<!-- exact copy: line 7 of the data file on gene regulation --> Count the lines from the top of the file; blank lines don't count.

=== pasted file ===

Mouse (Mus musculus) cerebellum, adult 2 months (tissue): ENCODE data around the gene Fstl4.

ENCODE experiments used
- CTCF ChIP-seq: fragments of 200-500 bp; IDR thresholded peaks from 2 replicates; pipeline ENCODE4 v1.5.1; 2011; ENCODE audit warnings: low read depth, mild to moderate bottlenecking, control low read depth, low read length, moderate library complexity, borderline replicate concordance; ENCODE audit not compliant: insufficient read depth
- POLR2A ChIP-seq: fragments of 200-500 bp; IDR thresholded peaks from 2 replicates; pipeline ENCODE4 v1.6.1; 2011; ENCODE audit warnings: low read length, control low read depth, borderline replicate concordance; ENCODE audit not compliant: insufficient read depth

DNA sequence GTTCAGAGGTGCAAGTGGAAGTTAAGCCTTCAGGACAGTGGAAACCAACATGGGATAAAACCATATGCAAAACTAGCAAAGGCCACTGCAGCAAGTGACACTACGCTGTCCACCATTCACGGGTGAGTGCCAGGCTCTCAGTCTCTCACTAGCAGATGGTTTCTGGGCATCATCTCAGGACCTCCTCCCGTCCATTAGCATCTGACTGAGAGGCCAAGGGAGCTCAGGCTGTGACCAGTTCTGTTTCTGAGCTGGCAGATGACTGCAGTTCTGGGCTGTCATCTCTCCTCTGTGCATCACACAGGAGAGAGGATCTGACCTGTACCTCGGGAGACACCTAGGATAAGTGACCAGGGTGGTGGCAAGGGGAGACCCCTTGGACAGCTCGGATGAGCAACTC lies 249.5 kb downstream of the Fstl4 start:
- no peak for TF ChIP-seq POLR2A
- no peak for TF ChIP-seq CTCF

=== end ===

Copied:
- no peak for TF ChIP-seq CTCF